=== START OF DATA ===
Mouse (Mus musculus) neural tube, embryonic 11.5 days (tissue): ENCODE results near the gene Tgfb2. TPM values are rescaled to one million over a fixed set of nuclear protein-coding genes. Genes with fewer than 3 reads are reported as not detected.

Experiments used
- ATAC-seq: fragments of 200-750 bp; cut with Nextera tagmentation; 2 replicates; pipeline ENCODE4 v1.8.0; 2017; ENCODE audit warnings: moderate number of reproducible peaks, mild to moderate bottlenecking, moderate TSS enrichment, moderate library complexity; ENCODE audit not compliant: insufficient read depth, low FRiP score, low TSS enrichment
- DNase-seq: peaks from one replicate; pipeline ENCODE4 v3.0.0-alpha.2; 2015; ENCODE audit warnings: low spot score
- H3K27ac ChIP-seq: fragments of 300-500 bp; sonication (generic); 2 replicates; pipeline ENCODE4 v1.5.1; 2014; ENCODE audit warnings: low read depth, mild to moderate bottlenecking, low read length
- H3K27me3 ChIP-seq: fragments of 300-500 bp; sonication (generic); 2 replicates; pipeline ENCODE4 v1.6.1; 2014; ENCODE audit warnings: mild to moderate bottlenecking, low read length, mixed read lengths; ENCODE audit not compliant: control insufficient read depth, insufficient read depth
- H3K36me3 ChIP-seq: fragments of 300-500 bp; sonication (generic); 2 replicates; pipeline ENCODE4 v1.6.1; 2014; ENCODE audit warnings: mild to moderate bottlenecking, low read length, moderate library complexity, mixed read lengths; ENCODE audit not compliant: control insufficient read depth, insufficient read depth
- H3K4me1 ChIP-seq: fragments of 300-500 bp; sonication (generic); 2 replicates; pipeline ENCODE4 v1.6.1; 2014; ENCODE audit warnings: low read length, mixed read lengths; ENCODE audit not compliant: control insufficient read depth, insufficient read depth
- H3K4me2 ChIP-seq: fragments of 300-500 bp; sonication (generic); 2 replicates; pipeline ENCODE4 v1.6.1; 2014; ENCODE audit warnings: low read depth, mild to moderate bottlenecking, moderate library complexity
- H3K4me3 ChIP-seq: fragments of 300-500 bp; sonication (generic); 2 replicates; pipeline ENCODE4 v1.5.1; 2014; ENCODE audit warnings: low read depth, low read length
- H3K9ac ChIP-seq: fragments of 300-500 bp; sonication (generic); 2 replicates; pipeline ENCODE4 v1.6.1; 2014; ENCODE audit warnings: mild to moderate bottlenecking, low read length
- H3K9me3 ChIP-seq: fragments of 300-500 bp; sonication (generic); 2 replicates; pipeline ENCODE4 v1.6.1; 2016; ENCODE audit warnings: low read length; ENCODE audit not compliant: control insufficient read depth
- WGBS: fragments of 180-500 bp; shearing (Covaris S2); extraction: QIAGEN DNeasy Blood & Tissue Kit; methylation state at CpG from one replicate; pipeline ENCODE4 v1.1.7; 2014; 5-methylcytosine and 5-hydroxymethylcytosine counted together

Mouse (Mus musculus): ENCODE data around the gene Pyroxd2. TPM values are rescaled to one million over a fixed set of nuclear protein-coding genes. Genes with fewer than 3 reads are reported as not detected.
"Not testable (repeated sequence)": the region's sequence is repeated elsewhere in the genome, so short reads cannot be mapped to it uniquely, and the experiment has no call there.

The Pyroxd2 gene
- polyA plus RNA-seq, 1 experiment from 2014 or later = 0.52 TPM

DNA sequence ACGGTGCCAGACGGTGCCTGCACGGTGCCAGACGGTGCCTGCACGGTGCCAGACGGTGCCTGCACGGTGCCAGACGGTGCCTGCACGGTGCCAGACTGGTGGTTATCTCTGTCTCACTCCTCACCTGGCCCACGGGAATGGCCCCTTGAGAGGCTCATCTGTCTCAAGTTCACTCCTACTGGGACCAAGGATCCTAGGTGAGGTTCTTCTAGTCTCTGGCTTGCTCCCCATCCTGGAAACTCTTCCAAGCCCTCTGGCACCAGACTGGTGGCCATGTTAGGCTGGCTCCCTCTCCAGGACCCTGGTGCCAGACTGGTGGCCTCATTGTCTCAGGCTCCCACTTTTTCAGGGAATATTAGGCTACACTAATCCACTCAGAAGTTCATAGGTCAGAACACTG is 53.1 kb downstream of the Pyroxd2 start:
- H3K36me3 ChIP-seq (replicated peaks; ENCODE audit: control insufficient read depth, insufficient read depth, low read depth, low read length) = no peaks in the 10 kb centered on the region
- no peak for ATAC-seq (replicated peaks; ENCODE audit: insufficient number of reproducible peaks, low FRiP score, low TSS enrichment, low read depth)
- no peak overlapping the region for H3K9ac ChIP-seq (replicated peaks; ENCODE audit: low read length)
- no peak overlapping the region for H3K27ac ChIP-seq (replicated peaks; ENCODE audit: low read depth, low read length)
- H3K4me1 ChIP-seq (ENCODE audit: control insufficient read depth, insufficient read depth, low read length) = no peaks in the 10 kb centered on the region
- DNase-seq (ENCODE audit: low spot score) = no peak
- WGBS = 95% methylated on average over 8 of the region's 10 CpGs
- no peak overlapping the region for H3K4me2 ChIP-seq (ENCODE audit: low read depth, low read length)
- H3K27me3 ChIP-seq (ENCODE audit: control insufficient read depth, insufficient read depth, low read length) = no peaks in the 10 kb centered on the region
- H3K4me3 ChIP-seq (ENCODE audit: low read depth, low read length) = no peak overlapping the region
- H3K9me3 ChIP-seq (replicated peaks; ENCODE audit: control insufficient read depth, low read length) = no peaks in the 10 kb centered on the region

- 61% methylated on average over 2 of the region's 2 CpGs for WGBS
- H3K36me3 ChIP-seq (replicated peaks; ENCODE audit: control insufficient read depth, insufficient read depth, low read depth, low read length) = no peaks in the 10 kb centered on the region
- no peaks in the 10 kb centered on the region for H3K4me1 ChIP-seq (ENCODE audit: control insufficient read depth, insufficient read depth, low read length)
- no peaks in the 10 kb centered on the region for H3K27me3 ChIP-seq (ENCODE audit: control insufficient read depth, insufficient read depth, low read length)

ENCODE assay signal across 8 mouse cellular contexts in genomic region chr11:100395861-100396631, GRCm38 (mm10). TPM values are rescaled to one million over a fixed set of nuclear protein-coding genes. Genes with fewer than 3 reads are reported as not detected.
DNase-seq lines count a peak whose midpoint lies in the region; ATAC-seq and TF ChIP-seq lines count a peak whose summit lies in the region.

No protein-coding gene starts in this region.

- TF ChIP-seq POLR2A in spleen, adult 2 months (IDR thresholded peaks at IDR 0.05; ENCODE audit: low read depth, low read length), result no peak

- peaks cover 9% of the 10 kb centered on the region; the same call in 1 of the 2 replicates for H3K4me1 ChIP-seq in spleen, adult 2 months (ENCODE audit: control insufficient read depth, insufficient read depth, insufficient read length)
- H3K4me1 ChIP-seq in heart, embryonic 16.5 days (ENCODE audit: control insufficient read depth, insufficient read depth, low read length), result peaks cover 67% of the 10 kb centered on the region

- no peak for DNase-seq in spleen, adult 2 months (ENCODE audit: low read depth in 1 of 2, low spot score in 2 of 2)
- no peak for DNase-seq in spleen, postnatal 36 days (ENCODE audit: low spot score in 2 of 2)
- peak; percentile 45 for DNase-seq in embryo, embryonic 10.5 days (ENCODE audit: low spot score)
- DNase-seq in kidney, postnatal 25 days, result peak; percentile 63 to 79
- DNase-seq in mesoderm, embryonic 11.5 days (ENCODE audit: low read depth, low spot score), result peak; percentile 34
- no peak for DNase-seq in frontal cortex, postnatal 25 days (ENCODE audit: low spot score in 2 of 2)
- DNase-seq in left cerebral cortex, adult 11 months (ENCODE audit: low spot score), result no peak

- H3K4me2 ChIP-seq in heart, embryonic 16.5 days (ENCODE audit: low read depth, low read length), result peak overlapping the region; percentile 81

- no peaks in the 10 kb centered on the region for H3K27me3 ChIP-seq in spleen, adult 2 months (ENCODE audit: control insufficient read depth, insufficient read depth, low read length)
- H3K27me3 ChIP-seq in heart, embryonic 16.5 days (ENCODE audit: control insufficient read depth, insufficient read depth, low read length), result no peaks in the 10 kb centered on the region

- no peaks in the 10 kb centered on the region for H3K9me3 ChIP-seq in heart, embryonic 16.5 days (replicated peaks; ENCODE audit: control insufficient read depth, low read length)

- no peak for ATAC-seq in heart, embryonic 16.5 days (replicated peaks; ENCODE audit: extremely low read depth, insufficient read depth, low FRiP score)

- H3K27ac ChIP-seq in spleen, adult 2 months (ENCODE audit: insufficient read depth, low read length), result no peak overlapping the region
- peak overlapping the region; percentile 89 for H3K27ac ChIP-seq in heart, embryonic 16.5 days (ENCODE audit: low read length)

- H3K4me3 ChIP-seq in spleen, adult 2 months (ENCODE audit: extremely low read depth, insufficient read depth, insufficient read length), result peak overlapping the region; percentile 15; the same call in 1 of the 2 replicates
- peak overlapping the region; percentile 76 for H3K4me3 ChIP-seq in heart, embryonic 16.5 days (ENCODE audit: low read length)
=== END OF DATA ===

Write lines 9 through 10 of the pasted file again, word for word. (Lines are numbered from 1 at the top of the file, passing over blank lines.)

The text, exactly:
- H3K4me2 ChIP-seq: fragments of 300-500 bp; sonication (generic); 2 replicates; pipeline ENCODE4 v1.6.1; 2014; ENCODE audit warnings: low read depth, mild to moderate bottlenecking, moderate library complexity
- H3K4me3 ChIP-seq: fragments of 300-500 bp; sonication (generic); 2 replicates; pipeline ENCODE4 v1.5.1; 2014; ENCODE audit warnings: low read depth, low read length